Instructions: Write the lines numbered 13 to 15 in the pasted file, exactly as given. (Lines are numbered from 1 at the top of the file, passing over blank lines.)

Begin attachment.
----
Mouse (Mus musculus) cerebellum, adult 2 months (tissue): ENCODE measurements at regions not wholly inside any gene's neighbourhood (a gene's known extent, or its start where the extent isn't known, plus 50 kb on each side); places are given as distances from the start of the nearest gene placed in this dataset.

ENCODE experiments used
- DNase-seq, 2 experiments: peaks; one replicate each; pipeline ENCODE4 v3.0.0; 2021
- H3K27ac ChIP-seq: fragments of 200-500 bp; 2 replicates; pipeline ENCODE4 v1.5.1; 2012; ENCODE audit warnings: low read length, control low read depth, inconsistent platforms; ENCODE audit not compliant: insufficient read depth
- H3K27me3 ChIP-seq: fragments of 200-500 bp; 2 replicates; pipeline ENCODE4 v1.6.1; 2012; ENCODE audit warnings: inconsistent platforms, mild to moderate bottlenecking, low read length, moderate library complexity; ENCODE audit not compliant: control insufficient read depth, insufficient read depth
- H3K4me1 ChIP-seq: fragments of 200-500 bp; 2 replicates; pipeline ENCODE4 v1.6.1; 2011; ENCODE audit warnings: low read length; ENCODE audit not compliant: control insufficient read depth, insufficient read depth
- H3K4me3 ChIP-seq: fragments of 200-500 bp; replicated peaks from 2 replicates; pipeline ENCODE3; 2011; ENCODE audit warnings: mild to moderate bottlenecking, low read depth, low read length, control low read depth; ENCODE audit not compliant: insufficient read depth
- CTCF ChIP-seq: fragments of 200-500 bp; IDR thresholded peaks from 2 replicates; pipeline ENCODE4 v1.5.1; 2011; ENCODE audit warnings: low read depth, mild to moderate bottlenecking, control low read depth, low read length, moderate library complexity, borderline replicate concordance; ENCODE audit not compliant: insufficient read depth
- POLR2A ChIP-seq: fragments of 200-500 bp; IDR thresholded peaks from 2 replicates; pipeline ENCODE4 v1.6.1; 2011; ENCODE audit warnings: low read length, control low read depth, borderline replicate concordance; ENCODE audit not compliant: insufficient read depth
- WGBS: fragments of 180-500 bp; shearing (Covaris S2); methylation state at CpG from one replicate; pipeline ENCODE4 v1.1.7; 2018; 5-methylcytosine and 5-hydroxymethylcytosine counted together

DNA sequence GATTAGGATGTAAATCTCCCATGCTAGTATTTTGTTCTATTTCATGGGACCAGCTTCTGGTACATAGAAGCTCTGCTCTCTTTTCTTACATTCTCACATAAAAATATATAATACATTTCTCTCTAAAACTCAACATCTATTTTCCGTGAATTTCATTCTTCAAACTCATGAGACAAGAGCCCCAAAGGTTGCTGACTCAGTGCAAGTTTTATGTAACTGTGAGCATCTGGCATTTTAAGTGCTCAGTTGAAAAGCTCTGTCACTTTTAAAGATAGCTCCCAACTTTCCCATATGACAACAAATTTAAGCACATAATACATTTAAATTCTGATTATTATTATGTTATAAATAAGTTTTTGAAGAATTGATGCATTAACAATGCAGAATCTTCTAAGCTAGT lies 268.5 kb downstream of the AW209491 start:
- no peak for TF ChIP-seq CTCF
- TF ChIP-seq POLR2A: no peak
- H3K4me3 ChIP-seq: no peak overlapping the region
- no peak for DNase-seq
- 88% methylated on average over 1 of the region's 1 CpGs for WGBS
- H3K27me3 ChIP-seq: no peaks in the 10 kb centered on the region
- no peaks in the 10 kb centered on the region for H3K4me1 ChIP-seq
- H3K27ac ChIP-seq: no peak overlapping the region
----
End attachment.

- TF ChIP-seq POLR2A: no peak
- H3K4me3 ChIP-seq: no peak overlapping the region
- no peak for DNase-seq